(b)  Corroboration is not sufficient for the purposes of this article if the corroboration only shows that the offense was committed.

(c)  Evidence of a prior offense committed by a person who gives testimony described by Subsection (a) may be admitted for the purpose of impeachment if the person received a benefit described by Article 39.14(h-1)(2) with respect to the offense, regardless of whether the person was convicted of the offense.

(a)  A defendant may not be convicted of an offense under Chapter 481, Health and Safety Code, on the testimony of a person who is not a licensed peace officer or a special investigator but who is acting covertly on behalf of a law enforcement agency or under the color of law enforcement unless the testimony is corroborated by other evidence tending to connect the defendant with the offense committed.

(b) Corroboration is not sufficient for the purposes of this article if the corroboration only shows the commission of the offense.

(c) In this article, “peace officer” means a person listed in Article 2.12, and “special investigator” means a person listed in Article 2.122.

 (a)  No person may be convicted of perjury or aggravated perjury if proof that his statement is false rests solely upon the testimony of one witness other than the defendant.

(b) Paragraph (a) of this article does not apply to prosecutions for perjury or aggravated perjury involving inconsistent statements.

It is competent to give evidence of handwriting by comparison, made by experts or by the jury.  Proof by comparison only shall not be sufficient to establish the handwriting of a witness who denies his signature under oath.

(a)  A conviction under Chapter 21, Section 20A.02(a)(3), (4), (7), or (8), Section 22.011, or Section 22.021, Penal Code, is supportable on the uncorroborated testimony of the victim of the sexual offense if the victim informed any person, other than the defendant, of the alleged offense within one year after the date on which the offense is alleged to have occurred.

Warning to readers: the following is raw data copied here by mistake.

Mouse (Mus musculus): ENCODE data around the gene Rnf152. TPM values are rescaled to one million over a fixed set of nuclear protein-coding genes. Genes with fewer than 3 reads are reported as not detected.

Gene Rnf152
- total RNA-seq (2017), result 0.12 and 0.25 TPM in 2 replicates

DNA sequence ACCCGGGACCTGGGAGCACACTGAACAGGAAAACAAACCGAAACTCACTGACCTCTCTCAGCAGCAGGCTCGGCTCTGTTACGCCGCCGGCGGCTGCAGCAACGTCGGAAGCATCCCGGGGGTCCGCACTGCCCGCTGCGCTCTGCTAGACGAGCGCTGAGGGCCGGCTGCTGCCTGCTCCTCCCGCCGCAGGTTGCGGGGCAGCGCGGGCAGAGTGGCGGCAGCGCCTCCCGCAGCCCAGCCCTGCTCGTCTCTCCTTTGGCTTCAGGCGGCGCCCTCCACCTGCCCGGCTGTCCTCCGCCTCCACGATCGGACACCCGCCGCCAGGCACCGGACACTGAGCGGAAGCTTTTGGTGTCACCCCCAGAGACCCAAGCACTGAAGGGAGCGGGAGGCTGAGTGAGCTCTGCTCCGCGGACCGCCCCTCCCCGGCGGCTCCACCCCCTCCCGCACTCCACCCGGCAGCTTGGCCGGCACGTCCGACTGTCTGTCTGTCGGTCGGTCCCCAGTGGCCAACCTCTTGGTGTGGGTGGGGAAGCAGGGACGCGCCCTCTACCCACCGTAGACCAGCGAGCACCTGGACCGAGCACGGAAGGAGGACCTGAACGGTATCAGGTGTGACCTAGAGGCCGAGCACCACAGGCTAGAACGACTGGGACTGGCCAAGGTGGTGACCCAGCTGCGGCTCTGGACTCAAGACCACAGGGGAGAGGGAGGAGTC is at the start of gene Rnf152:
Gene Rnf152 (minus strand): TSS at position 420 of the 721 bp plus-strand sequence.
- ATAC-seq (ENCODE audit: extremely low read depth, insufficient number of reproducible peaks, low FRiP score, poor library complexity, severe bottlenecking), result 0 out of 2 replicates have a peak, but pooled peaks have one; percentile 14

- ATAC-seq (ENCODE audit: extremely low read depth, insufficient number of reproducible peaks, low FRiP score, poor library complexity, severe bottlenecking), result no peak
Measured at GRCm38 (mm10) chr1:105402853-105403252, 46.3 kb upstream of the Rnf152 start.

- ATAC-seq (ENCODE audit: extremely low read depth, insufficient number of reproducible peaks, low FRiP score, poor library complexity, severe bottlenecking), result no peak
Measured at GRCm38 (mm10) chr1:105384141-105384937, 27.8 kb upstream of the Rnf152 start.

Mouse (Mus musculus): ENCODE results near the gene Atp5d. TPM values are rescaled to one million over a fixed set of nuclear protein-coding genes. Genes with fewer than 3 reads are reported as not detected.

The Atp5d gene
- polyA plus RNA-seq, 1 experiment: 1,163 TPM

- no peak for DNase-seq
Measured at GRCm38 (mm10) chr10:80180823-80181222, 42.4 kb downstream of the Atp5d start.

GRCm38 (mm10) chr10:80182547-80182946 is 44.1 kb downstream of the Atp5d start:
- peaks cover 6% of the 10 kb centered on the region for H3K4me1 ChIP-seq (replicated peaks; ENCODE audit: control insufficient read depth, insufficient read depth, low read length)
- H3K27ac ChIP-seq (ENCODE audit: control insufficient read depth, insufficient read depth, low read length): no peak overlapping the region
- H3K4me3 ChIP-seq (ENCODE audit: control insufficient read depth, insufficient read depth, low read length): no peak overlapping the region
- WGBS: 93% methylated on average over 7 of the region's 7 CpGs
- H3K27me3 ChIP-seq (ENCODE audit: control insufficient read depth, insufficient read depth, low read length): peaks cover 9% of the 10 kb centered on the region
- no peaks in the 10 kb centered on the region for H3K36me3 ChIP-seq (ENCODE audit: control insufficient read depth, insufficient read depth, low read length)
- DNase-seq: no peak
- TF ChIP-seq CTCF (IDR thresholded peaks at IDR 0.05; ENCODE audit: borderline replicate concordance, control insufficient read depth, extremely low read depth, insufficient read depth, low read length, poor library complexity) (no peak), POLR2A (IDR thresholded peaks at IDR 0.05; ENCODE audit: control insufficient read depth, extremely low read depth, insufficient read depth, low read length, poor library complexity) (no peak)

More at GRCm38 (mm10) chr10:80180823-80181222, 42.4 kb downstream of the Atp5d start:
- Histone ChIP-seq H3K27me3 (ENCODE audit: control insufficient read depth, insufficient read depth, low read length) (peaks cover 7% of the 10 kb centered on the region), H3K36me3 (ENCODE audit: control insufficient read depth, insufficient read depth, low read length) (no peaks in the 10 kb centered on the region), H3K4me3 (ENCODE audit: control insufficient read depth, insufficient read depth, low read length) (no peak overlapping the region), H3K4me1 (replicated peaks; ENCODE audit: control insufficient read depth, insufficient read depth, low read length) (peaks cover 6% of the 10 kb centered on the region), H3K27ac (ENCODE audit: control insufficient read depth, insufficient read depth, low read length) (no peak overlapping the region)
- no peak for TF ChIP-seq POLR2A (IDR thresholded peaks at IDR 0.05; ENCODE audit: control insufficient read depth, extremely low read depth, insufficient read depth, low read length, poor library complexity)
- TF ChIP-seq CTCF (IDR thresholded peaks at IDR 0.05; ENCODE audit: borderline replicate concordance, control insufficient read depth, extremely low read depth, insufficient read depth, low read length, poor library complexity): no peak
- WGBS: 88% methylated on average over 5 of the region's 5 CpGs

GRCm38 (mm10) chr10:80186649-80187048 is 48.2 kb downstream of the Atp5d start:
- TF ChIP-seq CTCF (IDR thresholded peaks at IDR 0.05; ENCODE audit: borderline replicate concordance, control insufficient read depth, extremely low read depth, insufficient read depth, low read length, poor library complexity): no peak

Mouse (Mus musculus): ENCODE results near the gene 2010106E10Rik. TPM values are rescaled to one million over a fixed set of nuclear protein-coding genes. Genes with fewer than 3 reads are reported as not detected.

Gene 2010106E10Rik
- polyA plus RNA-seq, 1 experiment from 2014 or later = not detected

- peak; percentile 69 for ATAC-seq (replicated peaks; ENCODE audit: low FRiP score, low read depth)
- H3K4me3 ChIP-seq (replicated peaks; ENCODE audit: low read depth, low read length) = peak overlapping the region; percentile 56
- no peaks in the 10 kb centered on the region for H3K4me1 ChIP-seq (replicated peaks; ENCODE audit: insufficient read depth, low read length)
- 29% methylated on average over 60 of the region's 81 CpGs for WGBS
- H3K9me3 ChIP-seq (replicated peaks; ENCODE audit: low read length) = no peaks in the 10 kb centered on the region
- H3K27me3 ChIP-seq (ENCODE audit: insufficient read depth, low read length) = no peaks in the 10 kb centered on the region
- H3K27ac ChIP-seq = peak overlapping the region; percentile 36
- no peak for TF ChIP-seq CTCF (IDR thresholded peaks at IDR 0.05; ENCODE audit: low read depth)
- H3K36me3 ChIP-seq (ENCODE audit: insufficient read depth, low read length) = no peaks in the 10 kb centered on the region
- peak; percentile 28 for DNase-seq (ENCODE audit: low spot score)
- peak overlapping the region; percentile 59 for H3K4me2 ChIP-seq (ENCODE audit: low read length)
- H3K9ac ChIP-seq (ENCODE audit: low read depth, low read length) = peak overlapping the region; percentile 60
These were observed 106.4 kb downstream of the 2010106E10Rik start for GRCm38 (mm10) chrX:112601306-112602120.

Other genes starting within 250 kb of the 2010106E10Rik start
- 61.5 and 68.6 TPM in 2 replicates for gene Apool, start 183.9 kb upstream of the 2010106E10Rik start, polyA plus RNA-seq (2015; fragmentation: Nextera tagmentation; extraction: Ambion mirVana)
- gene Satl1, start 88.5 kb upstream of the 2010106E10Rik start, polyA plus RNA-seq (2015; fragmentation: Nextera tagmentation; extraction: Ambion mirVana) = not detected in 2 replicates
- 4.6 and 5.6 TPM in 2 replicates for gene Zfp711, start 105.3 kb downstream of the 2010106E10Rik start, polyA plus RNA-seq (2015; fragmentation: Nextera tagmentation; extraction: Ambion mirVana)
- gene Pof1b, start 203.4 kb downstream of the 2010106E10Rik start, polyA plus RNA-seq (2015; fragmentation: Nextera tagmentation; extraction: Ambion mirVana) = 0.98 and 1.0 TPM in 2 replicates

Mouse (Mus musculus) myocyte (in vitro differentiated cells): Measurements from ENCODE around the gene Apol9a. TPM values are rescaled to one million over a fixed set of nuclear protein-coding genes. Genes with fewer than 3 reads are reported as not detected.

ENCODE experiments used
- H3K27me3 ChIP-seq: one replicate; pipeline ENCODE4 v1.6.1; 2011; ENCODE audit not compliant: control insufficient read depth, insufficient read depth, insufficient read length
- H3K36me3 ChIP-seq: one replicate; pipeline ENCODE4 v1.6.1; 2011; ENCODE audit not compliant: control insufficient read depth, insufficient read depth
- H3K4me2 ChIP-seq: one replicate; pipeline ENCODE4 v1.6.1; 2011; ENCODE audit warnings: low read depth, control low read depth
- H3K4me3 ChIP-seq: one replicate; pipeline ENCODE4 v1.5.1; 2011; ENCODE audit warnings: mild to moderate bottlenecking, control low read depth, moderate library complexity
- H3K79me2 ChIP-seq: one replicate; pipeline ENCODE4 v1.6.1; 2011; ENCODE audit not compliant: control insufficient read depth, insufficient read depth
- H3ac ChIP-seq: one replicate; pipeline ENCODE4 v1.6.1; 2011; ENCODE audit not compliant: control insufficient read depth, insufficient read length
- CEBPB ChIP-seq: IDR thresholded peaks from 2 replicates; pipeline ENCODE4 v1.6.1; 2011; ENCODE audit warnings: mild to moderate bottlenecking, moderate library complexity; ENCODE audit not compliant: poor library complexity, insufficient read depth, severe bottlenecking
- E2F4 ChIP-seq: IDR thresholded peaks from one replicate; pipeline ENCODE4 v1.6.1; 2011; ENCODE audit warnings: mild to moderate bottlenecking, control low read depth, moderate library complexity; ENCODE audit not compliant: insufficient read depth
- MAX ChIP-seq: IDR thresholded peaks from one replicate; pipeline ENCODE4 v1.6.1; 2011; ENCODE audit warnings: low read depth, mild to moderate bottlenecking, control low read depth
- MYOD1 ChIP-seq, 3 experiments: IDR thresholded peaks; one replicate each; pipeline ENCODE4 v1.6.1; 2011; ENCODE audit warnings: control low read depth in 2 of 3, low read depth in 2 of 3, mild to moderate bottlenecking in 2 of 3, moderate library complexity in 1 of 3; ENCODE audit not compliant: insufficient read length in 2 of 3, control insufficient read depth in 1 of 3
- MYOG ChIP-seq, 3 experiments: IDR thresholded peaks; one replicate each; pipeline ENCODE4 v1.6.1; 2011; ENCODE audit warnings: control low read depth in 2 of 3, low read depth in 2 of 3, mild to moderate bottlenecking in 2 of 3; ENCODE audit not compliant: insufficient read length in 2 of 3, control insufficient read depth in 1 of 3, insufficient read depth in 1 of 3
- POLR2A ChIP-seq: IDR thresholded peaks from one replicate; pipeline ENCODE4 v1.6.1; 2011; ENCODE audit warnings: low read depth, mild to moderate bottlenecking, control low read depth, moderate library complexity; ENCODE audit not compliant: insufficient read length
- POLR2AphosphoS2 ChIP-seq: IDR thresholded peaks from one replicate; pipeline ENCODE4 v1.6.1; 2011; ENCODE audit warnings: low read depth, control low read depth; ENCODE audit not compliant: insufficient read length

(b) The requirement that the victim inform another person of an alleged offense does not apply if at the time of the alleged offense the victim was a person:

(1) 17 years of age or younger;

(2) 65 years of age or older;  or

(3) 18 years of age or older who by reason of age or physical or mental disease, defect, or injury was substantially unable to satisfy the person’s need for food, shelter, medical care, or protection from harm.

We will discuss the last one in this list in a future article.  Of special interest for criminal defense lawyers, especially those in the North Texas area, is the snitch corroboration law that was put into place after the fake drug scandal in Dallas Country a few years back.

The Dallas Fake Drugs Scandal: Snitches Plant Pool Cue Chalk, Police Make Cocaine Arrests

Back in 2001, several members of the Dallas Police Department developed a scheme where they had known six police informants (“snitches”) buy up lots of billiards chalk (the white powder used to increase friction on a pool cue, making it easier to hit the ball).

The snitches would package the stuff so it looked like cocaine, and then plant the fakes on people who had no idea what was happening.  Then the police officers would go out and arrest the marks.  We now know that thirty-three arrests were made based upon this fake cocaine racket.

Of course, eventually everyone in the country knew about this illegal enterprise orchestrated by a bunch of Dallas narcotics cops. (Is this a surprise, given that snitches were involved?)

It became a national news story and a very big scandal for local law enforcement.  Several of the officers were indicted; at least one served jail time; others were fired.  The informants were arrested, too.

Charges ranged from officers lying about performing field tests; aggravated perjury; fabricating evidence; forgery; federal civil rights violations; and federal organized crime charges.

Finally, the City of Dallas was sued for civil damages by the people who had been illegally targeted and arrested for felony drug charges based on the pool chalk scam.

For more, read Dallas Fake Drug Cases Settle For Millions, Jury Awards Damages,” written by Michael Rigby and published by the Prison Legal News on March 15, 2006; “Ex-informant sentenced to 20 years in fake-drug scandal,” published in the Times Union on September 18, 2005; and see De La Paz v. State, 279 S.W.3d 336, 344 (Tex. Crim. App. 2009).